Contributed by Jonathan Stevenson / As the title “Blue Italian Skies Above” suggests, walking into the exhibition of Edith Schloss’s paintings now at Alexandre Gallery produces a kind of pastoral contentment. Many of the paintings depict a swatch of Italian beach to which she decamped from Rome – her primary home from 1962, when she left New York, until her death in 2011. A tranquil blue seems dominant in her palette, and the phenomena she presents in her calculatedly primitive pastiches – flowers, butterflies, tablecloths, tchotchkes, the sun, the moon, occasionally what looks phallic – can all be associated with good vibes of one kind or another. Don’t be fooled into thinking she was a shallow, acquiescent Pollyanna, though. Lurking in that casual lightness is a distinct quality of mortality and limitation.
The sense of that quality is not tragic but rather stoic – maybe wistful but resolutely short of sentimental. As she reveals in her posthumously published memoir The Loft Generation, she was far from clueless. She decried the diminution of women in the “what the fuck man’s land” of the New York art scene in the 1950s, and later the difficulty of being taken seriously as an artist while earning a living as an art writer and critic. When her work comes under closer scrutiny, the blue cheer of the 20 paintings yields to mood shifts, conveyed by changing seasons, weather, or time of day, rendered with elegant simplicity, and echoed in Schloss’s titles.
While Open Window (June 4) projects venturing forth from the household, Winter Sun imparts a confining insularity in view of what’s outside: the promise and the limits of circumstance. Two other pairings – Summer and Rustic; Spring Moon and Peace (September 6) – operate to similar effect. On a more compressed chronology, compare the generous blue strip of sky with the gently presiding yellow sun in Melograno and the parsimonious bit of sky with the decisively setting red sun in Melograno Dusk. Likewise, Sundown and the less populated Going West chronicle denouement and then departure. The net psychological effect of these two tandems is: one more day gone, a fact of life and something to consider.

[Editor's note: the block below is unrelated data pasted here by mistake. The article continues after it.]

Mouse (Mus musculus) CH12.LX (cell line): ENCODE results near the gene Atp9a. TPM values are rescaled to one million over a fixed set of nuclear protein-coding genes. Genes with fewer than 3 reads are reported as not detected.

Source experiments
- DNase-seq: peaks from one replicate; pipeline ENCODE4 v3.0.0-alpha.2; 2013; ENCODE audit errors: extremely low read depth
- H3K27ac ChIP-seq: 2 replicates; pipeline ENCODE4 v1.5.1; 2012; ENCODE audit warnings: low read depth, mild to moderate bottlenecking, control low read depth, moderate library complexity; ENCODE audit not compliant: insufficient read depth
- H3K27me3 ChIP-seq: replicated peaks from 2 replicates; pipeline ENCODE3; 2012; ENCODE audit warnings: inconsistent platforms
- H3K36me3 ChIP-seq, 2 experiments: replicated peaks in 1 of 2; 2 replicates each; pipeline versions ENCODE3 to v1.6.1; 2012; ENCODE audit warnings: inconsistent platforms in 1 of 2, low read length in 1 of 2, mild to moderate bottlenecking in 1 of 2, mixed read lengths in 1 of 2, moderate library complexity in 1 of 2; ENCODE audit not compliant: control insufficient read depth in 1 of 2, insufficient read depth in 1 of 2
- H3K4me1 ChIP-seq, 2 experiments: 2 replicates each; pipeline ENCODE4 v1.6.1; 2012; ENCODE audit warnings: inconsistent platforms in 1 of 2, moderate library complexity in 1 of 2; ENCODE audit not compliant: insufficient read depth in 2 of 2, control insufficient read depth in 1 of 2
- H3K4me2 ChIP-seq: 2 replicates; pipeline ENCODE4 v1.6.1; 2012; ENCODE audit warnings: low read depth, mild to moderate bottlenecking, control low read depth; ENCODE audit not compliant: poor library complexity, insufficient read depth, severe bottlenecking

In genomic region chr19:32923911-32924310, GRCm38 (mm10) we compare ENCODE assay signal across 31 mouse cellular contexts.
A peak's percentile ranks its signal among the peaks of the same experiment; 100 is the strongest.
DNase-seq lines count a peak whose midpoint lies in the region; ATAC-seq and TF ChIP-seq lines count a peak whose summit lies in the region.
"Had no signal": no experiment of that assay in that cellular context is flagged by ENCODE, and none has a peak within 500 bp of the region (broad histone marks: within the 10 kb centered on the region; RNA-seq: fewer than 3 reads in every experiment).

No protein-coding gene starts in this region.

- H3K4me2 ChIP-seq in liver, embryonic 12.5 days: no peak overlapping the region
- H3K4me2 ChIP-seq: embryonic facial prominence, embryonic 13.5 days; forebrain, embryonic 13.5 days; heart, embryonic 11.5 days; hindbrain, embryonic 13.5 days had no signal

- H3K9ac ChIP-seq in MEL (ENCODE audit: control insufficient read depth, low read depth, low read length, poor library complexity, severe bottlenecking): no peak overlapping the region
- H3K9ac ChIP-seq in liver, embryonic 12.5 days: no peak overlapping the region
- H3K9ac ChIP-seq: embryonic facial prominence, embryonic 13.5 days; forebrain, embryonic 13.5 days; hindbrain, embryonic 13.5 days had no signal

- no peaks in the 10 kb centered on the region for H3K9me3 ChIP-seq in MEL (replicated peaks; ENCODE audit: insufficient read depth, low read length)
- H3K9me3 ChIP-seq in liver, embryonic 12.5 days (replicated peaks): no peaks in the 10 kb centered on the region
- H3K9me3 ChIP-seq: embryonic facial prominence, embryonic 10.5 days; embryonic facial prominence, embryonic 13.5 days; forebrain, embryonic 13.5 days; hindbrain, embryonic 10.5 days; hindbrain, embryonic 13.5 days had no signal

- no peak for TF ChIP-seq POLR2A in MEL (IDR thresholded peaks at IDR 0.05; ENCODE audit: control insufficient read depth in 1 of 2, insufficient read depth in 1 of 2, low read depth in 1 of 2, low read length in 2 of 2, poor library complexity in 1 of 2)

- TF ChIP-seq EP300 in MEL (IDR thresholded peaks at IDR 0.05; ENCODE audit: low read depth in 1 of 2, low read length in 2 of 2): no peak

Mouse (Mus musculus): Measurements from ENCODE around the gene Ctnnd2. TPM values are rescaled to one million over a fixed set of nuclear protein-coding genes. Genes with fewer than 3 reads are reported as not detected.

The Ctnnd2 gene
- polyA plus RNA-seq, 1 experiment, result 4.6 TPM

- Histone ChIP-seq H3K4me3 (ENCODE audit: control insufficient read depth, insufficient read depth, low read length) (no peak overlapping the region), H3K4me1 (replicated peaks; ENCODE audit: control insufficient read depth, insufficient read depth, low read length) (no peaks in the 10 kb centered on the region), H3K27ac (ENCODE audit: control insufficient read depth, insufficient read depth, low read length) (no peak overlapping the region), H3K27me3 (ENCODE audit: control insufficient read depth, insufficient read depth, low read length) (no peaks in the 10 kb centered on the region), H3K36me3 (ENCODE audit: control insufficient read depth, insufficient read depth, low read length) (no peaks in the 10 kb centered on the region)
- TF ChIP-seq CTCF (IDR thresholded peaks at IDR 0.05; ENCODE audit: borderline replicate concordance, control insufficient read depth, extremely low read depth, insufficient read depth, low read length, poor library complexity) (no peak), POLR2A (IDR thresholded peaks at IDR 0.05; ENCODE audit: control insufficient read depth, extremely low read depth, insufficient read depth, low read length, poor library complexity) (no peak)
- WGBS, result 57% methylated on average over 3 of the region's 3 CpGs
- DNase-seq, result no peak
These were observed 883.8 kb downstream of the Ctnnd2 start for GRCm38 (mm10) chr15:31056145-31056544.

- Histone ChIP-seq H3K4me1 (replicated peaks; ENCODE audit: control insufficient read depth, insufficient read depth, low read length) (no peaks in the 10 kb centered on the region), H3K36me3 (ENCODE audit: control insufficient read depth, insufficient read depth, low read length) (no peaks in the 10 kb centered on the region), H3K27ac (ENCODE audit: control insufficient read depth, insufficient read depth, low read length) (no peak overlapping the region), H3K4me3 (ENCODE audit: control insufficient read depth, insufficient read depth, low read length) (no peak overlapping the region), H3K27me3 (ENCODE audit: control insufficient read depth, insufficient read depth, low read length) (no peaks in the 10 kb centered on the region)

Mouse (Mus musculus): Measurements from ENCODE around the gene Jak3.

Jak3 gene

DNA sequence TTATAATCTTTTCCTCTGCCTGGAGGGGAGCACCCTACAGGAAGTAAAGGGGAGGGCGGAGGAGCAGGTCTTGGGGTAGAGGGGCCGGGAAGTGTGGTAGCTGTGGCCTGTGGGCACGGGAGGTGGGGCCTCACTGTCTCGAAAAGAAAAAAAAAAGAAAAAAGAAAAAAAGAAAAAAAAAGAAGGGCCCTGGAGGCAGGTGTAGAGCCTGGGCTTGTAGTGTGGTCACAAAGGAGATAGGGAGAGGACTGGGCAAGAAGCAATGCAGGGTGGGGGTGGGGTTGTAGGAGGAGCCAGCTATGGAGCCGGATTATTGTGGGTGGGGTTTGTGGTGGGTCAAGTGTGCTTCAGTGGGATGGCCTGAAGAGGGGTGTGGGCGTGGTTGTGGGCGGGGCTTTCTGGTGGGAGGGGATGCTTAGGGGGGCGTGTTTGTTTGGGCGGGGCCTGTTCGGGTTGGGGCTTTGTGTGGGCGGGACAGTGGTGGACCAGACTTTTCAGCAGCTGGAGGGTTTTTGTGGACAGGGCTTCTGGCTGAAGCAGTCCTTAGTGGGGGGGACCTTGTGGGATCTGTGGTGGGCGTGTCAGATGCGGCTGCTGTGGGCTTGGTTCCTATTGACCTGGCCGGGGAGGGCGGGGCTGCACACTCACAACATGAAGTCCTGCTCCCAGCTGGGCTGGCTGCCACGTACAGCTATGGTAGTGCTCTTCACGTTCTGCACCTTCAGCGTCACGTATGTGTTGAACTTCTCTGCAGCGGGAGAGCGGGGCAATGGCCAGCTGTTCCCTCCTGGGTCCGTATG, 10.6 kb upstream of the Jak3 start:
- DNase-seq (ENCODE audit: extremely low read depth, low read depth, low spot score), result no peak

Schloss’s paintings might at first seem resonant of James Salter’s haunting 1975 novel Light Years, a signature story of insidious boomer despair in which the privileged protagonist is ground down and dissipated by the time he is in his early 50s and left to endure a hollow life. Salter titled his doleful memoir, published 22 years later, Burning the Days. As Jason Andrew notes in his accompanying essay, “Edith Schloss: Crude Poetry,” if there is joie de vivre in her paintings, they also carry “something forlorn” that derives from “her sense of transitoriness – the brevity of the moment and the ephemeral nature of life.” Yet Schloss lived a long life – she died at 92 – and did not waste it. On balance, her outlook seems earthily upbeat: the paintings that planted her sensibility – Rignalia and Hot Cross Buns, both made in 1967– have no horizon, and, though the subsequent ones do expand outward, the foreground retains primacy. In Blue Italian Skies Above – the title painting – those skies pointedly occupy little of the picture plane.
Schloss, Andrew aptly concludes, was “an unsentimental romantic” who “reveled in the present and was brutally devoted to it.” Her approach to painting broadly resembled John Ford’s way of making movies. Both adopted a fixed vantage – no tracking or panning – in which a few tableaux could play out, with the eye trained on the horizon. For Ford, that area tended to be a Western plateau; he famously favored shooting in Monument Valley, on the Arizona–Utah border. For Schloss, it was an intimate segment of beach, water and sometimes sky seen from a window. Both valued a consistent mise-en-scène through which the world as it proceeded could be reliably observed, recorded, and remembered. Elizabeth Murray distilled the pleasures of everyday life alongside its hovering transience with freewheeling, unalloyed verve and panache. As this quietly moving exhibition demonstrates, Edith Schloss did it less brashly, but with comparable nuance and assuredness.
“Edith Schloss: Blue Italian Skies Above,” Alexandre Gallery, 291 Grand Street, LES, New York, NY. Through June 4, 2022.